Quarantine ruthlessly exposes most people to digital life. Under constant surveillance of the Zoom camera, the home which is meant as a personal space is compelled to be the background that is broadcasted to a professional circle. The computer, having ascended to the most valuable household asset that connects the quarantined individual to a larger world, occupies the center of the home and divides the room into two parts – where the camera faces and where the camera doesn’t; the conscious space versus the primitive space. The part of the home that is faced by the computer camera is the image-making spot, where the furniture, objects, decoration, and the owner’s own face are exquisitely curated. In this part of the home, the owner is self-conscious of the invasion of the digital public into the spatial private. The camera lens enables the enacting of the owner’s self-concept in the modern context.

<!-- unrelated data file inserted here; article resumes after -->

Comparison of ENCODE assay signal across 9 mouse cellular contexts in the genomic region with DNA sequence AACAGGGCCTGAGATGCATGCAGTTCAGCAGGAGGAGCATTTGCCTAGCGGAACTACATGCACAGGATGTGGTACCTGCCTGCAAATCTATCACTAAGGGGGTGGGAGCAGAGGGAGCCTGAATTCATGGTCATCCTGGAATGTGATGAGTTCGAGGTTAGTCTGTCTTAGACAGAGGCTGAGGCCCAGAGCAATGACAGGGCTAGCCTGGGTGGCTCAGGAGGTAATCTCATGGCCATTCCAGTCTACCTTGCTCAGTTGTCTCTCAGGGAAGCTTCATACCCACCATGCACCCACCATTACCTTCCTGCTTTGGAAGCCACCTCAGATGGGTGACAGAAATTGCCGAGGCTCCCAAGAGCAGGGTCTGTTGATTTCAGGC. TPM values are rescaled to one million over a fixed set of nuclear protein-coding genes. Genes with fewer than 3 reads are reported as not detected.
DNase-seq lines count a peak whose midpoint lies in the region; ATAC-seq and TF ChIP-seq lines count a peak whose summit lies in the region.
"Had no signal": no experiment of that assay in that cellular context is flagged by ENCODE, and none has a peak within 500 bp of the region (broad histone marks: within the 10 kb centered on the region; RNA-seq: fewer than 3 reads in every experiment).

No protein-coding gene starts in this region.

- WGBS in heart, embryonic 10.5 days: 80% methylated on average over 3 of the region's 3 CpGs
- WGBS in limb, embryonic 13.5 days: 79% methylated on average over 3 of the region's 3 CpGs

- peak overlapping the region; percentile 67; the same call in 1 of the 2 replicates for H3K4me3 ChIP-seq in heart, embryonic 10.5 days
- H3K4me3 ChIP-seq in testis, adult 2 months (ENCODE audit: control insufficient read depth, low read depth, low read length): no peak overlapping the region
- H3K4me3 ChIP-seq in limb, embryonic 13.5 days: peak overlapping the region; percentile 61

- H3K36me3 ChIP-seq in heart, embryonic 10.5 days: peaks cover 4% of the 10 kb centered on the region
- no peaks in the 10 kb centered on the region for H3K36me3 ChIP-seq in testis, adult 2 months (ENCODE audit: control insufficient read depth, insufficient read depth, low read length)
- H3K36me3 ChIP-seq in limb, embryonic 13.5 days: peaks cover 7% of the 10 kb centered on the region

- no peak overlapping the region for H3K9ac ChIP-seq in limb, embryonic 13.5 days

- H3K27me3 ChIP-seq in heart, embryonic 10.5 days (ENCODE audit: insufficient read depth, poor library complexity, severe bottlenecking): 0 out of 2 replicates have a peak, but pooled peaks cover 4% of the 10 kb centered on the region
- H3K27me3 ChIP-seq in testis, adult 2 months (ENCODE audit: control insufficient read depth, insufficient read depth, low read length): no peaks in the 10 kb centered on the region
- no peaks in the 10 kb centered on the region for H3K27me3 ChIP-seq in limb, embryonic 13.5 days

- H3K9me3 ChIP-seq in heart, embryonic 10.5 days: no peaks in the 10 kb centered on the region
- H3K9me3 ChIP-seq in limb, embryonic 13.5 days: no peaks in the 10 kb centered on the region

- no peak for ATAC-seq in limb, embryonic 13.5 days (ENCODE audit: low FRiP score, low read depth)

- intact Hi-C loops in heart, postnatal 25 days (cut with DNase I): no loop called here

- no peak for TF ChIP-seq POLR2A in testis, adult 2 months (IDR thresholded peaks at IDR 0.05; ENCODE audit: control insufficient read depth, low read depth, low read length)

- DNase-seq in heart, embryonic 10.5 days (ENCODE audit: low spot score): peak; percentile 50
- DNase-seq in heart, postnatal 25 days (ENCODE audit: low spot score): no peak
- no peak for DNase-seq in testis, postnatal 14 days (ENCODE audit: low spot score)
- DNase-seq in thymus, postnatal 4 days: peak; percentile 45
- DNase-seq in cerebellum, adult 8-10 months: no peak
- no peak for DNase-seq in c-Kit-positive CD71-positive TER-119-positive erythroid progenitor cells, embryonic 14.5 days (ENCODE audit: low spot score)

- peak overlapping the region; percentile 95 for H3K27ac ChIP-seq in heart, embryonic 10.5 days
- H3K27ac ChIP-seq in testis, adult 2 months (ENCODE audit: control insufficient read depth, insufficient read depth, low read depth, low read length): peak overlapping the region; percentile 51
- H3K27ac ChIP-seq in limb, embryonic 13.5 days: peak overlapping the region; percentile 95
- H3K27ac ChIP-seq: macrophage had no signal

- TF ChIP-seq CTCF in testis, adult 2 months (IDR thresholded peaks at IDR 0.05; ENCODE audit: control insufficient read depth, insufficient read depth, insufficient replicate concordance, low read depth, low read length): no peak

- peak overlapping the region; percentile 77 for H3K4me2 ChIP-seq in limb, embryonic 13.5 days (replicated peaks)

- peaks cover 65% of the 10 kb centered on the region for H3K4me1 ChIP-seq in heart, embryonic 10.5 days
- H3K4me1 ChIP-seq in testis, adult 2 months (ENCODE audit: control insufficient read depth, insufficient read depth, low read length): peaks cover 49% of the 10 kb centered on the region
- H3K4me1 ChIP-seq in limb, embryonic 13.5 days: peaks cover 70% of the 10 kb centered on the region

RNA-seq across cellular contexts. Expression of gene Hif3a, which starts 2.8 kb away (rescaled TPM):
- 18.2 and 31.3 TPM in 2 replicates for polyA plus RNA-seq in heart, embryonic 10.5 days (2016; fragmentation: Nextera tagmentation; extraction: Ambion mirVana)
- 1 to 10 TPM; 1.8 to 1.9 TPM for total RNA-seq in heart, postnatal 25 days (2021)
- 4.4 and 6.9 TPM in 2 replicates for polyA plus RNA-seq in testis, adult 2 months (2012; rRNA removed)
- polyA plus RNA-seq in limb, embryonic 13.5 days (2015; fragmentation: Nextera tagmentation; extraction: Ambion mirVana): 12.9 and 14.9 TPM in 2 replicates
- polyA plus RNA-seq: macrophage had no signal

The counterpart of the camera’s partition generates another kind of home-living ecology, one without self-consciousness, without curation, or the precaution of surveillance. On the back of the computer, the owner’s personal hobbies and private activities unfold in the psychological security of not being viewed. The primitive space hosts activities and objects in the owner’s private life in an incomplete action or state in progress. It does not need to be curated, professional, or in a complete state. The two opposing perspectives constitute the modern quarantined person’s home, as home is increasingly multifunctional between gazing and being gazed upon.